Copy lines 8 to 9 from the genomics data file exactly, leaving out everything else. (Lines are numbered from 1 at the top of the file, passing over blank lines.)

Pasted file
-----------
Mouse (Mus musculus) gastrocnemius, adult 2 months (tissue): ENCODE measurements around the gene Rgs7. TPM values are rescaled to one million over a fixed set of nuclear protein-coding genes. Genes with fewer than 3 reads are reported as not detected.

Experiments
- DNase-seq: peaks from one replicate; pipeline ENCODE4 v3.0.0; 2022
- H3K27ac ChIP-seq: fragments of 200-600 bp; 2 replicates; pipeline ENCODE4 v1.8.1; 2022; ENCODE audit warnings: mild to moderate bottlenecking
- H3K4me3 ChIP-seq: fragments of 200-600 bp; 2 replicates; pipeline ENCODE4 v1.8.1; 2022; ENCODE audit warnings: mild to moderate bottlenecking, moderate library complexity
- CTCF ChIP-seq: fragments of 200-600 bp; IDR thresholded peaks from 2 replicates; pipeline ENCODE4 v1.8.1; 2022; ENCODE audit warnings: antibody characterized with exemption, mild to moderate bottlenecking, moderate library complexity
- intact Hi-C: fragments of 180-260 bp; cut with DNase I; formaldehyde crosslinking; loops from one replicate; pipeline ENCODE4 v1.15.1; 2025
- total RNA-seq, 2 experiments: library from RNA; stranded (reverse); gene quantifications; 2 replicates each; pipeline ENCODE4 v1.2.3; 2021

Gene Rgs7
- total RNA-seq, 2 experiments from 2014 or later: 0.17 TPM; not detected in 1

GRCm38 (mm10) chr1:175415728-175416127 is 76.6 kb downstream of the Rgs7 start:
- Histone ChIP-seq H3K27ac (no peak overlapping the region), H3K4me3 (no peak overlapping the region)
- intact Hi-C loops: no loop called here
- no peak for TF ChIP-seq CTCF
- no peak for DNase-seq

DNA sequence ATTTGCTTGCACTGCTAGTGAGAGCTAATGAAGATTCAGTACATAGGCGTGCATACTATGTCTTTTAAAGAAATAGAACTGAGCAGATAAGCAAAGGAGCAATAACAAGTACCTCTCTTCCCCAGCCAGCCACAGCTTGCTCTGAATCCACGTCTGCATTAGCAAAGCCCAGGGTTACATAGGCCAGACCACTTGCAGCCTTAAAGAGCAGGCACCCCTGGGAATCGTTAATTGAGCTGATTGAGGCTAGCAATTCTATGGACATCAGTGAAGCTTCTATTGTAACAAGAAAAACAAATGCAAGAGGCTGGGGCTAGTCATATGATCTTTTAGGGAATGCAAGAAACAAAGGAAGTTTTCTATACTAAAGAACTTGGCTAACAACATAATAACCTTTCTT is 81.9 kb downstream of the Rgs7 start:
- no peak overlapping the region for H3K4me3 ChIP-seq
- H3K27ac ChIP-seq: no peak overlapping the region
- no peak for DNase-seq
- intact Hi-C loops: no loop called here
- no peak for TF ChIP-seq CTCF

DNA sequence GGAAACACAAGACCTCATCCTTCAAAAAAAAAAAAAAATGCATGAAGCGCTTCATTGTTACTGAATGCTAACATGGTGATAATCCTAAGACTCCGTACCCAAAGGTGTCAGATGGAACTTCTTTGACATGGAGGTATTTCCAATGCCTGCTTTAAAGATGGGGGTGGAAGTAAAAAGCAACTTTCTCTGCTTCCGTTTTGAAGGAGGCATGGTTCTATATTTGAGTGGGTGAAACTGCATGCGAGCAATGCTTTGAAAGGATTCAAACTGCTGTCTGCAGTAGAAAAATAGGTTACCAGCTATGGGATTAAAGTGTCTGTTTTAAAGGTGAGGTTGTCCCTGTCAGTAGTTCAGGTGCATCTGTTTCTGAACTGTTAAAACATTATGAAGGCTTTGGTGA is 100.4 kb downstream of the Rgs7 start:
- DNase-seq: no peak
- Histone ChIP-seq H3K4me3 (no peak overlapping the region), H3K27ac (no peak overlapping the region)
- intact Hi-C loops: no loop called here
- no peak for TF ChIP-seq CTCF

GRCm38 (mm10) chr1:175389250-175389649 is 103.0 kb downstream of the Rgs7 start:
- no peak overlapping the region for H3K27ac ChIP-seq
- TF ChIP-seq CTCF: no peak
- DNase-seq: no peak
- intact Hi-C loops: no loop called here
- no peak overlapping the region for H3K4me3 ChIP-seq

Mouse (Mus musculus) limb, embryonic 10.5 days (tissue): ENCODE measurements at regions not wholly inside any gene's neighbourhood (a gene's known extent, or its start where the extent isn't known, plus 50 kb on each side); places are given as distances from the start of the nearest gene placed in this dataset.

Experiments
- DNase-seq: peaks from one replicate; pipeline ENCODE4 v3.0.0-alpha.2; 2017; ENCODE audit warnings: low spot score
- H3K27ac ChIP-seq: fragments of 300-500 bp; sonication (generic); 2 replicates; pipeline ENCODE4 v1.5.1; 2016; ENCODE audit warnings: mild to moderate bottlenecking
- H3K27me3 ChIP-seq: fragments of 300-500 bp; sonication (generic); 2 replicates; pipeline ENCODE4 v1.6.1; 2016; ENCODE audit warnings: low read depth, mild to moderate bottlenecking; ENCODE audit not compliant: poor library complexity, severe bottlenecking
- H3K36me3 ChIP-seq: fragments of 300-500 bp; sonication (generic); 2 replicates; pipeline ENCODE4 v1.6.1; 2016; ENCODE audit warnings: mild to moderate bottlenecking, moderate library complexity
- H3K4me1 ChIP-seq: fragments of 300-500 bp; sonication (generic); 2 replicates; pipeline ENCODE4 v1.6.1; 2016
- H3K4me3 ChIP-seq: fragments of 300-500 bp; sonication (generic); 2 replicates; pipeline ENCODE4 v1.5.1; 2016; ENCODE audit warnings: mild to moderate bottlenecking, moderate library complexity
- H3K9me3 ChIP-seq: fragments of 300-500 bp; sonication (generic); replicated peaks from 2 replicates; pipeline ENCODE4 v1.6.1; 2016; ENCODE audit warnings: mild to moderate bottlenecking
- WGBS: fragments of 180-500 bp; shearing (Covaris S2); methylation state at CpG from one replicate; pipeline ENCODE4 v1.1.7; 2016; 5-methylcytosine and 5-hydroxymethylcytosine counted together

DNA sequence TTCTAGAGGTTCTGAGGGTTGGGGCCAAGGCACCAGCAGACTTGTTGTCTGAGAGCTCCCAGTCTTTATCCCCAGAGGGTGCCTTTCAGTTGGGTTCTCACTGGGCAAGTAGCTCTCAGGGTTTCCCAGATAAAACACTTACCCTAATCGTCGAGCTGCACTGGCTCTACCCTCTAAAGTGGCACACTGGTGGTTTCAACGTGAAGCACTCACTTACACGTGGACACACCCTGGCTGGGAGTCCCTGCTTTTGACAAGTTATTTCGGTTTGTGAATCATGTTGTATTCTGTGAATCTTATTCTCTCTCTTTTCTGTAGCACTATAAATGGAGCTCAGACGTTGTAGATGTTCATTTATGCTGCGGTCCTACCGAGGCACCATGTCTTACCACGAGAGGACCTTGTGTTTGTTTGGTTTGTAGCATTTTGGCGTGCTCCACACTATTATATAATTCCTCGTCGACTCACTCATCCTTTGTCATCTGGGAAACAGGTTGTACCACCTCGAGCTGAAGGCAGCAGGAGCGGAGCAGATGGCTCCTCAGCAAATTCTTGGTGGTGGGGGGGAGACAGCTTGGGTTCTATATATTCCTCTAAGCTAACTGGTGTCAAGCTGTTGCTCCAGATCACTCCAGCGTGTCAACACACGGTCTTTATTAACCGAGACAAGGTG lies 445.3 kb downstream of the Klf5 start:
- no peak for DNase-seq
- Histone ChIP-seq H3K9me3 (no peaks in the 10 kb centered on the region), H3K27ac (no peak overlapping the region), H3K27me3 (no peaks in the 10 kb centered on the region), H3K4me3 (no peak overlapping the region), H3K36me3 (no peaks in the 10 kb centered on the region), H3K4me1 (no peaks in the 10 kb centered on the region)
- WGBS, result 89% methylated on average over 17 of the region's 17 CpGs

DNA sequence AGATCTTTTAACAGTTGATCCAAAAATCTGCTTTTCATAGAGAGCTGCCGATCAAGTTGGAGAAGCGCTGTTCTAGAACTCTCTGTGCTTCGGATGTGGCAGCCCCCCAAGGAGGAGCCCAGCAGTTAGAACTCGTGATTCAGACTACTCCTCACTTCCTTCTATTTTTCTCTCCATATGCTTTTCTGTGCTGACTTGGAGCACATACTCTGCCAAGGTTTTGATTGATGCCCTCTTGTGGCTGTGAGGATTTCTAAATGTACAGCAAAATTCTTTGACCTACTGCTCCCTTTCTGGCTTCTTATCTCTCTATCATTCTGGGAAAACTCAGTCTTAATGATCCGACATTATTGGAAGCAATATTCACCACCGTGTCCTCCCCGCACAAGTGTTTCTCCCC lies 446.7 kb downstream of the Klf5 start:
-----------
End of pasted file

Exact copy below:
- total RNA-seq, 2 experiments: library from RNA; stranded (reverse); gene quantifications; 2 replicates each; pipeline ENCODE4 v1.2.3; 2021

Gene Rgs7